VIDEO: WINTER FANCY FOOD SHOW 2018
Barnana enters the salty snacks category with organic ridged plantain chips
“This product is truly snackable, you can down a whole bag real fast, people love salty snacks and plantain chips have not really been innovated on in a meaningful way.”
Speaking to FoodNavigator-USA at the fringes of the Winter Fancy Food Show, Ingersöll said Barnana's new “flavor forward” certified organic chips are fried in organic coconut oil and come in three flavors: Acapulco Lime; Himalayan Pink Salt; Sea Salt & Vinegar.
A different beast to fried banana chips
Made with plantains (part of the banana family, but starchier and lower in sugar, which means that when they are ripe, they remain green), Barnana's chips are a very different beast to the fried and sweetened sliced banana chips you see in the nuts and dried fruit aisles, and belong firmly in the salty snacks aisle, he said.
“We will have to battle that perception a little bit because people are used to these fried banana chips that are sweet with sugar and maybe cinnamon flavor. But for us, where we are placed in the store, and the way the packaging looks, it’s going to be pretty apparent that this is salty, savory and pretty delicious.”
He added: “A lot of people refer to the plantain as a cooking banana; it’s more of a blank slate to add different sorts of flavorings to, whereas bananas are sweet and so the flavor profile is different.
“There’s not a truly snackable plantain chip in the chips aisle. There’s no flavor forward plantain chips; you have some roasted plantain chips and some salted ones, which I love, but we have flavors which are really going to stand out.”
Early feedback from Whole Foods
Asked about how Barnana had validated the new concept – its second line extension following the launch of Barnana brittle in 2017 – he said: “Whole Foods [gave us] some feedback really early on in terms of the flavor profile and they loved it; they really helped champion the idea and give us confidence in what we were doing.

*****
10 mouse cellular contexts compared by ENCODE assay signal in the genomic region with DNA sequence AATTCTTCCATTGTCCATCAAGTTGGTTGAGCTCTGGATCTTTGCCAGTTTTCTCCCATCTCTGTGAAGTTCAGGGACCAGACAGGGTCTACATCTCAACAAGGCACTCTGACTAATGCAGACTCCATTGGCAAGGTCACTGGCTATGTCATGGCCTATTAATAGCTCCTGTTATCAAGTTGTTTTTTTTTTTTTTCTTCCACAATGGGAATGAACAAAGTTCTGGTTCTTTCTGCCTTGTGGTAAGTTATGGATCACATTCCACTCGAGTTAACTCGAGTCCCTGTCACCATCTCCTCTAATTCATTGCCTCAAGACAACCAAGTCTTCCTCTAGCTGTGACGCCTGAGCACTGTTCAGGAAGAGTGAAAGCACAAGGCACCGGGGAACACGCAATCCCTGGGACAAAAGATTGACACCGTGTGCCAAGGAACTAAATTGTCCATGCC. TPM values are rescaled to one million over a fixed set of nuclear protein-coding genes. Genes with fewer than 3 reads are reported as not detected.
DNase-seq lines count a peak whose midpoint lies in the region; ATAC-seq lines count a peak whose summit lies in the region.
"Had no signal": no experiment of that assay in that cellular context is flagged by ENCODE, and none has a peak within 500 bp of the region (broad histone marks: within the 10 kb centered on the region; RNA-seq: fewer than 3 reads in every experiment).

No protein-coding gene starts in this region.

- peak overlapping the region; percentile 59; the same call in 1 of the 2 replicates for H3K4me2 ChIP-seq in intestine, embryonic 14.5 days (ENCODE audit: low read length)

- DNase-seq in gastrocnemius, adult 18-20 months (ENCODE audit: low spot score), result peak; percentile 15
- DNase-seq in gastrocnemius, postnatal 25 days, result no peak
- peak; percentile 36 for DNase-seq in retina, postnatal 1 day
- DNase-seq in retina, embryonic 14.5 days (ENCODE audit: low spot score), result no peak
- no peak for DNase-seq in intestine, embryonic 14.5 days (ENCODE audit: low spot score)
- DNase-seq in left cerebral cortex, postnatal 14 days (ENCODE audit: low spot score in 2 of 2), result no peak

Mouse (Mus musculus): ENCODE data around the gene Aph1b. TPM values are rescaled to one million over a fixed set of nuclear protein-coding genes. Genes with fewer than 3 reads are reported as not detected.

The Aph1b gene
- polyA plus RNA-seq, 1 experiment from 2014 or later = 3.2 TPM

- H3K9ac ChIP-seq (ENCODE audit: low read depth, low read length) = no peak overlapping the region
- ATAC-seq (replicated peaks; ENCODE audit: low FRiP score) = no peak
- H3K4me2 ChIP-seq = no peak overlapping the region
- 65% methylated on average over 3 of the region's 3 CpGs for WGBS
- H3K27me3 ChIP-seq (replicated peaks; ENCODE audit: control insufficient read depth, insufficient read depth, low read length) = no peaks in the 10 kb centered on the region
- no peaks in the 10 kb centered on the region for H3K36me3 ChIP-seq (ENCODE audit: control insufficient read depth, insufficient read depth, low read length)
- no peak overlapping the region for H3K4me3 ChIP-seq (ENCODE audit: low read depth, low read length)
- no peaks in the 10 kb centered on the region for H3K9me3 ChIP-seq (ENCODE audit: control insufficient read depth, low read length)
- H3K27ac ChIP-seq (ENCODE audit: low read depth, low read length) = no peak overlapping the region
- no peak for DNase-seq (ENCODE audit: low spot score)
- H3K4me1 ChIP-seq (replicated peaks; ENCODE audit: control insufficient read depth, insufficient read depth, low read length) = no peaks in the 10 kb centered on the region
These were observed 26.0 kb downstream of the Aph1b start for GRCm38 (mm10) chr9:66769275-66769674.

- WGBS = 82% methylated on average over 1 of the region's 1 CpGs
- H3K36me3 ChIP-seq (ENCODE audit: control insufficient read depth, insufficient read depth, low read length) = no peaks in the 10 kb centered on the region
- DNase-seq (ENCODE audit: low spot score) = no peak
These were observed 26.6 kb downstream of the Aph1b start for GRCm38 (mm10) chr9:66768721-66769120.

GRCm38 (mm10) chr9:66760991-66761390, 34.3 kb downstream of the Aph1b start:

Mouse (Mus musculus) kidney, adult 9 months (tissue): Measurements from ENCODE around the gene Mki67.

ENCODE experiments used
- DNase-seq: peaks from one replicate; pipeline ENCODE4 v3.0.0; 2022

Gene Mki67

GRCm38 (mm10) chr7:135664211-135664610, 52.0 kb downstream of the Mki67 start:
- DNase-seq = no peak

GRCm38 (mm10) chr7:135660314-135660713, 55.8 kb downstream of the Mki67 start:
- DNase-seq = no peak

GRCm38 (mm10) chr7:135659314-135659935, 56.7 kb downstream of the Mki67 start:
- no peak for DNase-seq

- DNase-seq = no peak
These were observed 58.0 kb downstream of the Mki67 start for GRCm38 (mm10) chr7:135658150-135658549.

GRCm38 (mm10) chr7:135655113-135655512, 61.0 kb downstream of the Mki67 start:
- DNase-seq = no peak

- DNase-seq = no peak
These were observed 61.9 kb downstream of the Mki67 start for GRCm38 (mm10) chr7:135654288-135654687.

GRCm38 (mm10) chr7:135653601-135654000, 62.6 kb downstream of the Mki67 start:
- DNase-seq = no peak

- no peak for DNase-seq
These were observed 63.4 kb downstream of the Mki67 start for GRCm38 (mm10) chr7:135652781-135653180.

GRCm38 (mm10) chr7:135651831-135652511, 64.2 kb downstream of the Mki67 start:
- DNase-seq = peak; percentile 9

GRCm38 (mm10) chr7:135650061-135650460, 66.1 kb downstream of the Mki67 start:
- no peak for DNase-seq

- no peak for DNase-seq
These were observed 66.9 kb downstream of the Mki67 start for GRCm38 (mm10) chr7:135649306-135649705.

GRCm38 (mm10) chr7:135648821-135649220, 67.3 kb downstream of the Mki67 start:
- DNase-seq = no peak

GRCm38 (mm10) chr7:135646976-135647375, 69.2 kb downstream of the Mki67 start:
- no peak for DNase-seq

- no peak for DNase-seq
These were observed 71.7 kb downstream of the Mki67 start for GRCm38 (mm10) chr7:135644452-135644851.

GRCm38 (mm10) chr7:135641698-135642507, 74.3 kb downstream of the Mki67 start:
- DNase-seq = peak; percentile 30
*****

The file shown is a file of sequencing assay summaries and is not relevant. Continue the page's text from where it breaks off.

“Of course, when you innovate in a silo it’s very easy to kid yourself, ‘I’ve tested this on 10 friends and all ten of them love it!’ So you have to be a little bit careful, but the packaging, the product, the taste, the seasonings … I truly feel that we’ve put something together in this package that is truly unique and awesome.”
The plantain chips feature a new design that is being rolled out across the Barnara portfolio, added Ingersöll.
“What you’ll see is a transition for the whole brand moving towards a technicolor, multicolor, bright vibrant banana leaf that changes per flavor and you’ll see the logo color change as the packaging color changes. It’s going to be a really nice rainbow on the shelf.
“The redesign is already done for banana brittle… and the [original] bites line is getting a refresh too, they will be rolling out March… It’s going to be a game-changer.”
Bites, brittle, chips…
Barnana is the brainchild of Caue Suplicy, a triathlete who used to snack on partially dehydrated bananas when he was growing up in Brazil, and later hooked up with Matt Clifford and Nik Ingersöll to take the concept to the US market in 2012.
The Santa Monica-based brand's first product line: dense, chewy banana bites (now available in original, coffee, coconut, chocolate, peanut butter, and apple cinnamon varieties), was an instant hit, and is now sold at chains including Whole Foods, Starbucks, Costco, Sprouts, Safeway, Target and Walmart as well as online platforms from Thrive Market to Amazon.
Its second product line - crunchy banana brittle combining bananas, oat flour, coconut palm sugar, coconut oil, almond flour, and cassava starch – followed in 2017.
The latest innovation – ridged plantain chips now available at Barnana.com and Amazon.com (MSRP $4.99/5oz bag) - should significantly broaden the reach of the brand, which raised $5.3m* last year to support new launches, ramp up digital marketing, and extend into new channels, said Ingersöll.
*The funding round was led by Trently Advisors, with additional investment by Blueberry Ventures, Boulder Food Group and Finn Capital Partners, who all bring something to the table in addition to cash, said Ingersöll.